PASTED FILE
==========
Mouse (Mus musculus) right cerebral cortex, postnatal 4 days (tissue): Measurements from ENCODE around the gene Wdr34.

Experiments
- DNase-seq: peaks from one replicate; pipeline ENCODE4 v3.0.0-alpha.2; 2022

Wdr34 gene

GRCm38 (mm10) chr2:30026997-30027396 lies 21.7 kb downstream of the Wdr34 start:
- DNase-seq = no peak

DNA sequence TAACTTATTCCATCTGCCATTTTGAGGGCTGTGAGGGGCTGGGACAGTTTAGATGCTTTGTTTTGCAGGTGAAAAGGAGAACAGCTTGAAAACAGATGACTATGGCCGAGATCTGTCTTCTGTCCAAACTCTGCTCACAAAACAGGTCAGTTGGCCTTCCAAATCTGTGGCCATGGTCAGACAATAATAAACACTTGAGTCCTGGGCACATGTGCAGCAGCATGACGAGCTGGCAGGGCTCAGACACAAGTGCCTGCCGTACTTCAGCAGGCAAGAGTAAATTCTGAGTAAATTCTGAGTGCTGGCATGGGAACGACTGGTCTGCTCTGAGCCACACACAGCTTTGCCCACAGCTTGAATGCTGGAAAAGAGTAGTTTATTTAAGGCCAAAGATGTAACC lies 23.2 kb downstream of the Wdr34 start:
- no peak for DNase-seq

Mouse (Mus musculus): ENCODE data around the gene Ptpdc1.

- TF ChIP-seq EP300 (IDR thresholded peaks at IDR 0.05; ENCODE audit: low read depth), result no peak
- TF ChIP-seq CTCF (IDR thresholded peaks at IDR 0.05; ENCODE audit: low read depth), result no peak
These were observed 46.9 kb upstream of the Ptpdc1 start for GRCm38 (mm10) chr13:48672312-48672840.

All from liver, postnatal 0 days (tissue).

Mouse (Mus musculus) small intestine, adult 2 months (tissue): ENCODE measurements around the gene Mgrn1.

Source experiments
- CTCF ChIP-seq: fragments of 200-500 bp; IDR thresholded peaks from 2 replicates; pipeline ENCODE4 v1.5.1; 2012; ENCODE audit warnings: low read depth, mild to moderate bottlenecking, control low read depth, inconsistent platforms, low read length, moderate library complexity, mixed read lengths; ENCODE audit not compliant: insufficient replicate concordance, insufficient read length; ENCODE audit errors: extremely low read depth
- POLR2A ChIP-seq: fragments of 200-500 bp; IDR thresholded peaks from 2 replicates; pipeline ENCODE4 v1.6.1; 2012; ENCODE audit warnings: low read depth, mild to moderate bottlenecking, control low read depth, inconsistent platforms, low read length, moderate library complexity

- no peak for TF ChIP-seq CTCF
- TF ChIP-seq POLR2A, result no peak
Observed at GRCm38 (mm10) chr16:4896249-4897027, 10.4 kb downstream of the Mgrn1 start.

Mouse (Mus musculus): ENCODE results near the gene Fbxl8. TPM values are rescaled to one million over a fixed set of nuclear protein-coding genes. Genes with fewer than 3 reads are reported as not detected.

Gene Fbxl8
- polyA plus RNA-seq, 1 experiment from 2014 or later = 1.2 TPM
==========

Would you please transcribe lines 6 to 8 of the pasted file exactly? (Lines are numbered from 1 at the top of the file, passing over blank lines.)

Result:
- DNase-seq = no peak

DNA sequence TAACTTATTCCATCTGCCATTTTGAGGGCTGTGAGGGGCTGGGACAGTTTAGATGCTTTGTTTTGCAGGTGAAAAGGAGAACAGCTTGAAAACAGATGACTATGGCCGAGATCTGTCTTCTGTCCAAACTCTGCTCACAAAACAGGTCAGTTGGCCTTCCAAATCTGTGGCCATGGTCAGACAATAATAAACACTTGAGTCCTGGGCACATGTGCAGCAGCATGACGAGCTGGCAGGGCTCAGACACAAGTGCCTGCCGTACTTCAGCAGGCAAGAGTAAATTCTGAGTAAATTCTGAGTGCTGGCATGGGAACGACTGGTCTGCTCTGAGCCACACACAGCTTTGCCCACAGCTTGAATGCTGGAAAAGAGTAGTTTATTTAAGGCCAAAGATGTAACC lies 23.2 kb downstream of the Wdr34 start:
- no peak for DNase-seq